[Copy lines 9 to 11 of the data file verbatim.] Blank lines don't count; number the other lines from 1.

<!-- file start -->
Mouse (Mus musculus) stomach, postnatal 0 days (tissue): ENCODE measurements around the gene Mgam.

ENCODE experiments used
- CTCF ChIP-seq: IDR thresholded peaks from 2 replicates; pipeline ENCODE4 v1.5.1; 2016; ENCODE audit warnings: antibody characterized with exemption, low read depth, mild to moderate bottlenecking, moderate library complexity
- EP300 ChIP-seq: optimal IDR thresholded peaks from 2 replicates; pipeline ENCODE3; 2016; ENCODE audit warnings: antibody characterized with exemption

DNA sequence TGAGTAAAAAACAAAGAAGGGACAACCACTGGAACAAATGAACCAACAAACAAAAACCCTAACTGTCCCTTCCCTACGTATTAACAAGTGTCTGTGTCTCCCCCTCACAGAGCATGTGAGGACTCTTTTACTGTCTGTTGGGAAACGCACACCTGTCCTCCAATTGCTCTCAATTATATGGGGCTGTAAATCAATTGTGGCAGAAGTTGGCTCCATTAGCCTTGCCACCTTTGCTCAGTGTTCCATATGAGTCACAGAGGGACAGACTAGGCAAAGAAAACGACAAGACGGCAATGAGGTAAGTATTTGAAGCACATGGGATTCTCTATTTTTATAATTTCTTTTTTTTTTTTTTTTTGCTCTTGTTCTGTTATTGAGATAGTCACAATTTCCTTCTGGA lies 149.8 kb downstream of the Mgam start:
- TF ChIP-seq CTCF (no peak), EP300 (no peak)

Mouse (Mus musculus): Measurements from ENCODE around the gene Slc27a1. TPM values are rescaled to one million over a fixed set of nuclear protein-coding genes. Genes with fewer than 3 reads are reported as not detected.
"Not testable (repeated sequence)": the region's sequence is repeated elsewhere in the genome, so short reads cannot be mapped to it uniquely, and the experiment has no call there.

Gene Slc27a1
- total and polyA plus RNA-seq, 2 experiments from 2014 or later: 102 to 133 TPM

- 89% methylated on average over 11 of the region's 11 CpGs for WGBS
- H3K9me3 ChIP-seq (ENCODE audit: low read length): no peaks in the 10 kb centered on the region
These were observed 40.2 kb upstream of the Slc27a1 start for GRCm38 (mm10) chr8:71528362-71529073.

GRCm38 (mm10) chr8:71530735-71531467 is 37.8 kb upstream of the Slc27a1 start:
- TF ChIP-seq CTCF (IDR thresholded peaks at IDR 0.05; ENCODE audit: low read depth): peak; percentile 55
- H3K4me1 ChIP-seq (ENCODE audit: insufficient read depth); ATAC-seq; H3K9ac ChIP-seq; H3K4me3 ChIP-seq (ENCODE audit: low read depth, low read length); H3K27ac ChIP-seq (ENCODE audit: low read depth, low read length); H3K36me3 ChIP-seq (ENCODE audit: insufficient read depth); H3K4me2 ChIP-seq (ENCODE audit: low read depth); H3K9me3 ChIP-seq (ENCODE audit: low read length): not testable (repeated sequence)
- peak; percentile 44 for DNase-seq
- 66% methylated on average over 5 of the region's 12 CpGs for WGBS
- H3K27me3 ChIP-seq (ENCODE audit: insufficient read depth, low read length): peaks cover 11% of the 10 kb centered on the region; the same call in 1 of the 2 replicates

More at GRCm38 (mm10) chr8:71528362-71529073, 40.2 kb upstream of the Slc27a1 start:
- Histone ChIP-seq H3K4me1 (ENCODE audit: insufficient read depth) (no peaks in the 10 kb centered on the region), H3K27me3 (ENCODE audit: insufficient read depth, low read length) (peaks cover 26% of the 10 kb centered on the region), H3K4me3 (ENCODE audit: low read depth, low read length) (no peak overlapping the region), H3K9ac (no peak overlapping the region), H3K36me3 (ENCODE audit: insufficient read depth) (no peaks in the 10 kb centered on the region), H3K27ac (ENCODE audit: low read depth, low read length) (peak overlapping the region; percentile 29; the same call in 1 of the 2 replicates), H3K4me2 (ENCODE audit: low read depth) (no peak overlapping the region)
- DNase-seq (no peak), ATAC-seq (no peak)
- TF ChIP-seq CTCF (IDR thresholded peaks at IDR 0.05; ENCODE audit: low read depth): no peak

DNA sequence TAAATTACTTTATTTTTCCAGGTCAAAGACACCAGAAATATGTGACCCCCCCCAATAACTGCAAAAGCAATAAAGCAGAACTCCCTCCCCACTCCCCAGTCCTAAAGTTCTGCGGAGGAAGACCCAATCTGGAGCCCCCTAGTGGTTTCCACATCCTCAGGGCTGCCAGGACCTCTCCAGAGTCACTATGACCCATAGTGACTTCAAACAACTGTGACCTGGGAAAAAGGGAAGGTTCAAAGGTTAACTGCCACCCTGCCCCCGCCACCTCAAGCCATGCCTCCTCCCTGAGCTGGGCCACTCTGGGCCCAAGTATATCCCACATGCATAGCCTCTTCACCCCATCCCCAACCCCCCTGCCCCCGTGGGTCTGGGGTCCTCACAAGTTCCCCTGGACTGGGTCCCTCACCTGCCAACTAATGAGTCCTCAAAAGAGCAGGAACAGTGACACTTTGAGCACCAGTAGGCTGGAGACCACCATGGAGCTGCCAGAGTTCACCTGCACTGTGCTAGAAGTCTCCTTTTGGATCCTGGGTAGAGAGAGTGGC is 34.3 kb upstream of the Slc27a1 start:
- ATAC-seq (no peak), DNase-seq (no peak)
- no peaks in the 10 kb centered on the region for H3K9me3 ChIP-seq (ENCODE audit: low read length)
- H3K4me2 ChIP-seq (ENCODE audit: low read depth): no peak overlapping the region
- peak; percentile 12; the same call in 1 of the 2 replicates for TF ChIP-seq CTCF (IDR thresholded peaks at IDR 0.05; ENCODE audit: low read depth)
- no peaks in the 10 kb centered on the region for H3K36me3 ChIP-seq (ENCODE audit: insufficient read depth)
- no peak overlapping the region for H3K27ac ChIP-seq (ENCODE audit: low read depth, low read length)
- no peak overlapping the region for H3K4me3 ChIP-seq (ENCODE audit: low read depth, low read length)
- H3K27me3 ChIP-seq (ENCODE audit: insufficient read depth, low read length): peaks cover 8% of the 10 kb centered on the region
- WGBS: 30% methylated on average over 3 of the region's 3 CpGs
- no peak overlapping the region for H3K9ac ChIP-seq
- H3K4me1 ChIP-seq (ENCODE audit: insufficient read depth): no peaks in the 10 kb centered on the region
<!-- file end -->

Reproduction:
Gene Slc27a1
- total and polyA plus RNA-seq, 2 experiments from 2014 or later: 102 to 133 TPM

- 89% methylated on average over 11 of the region's 11 CpGs for WGBS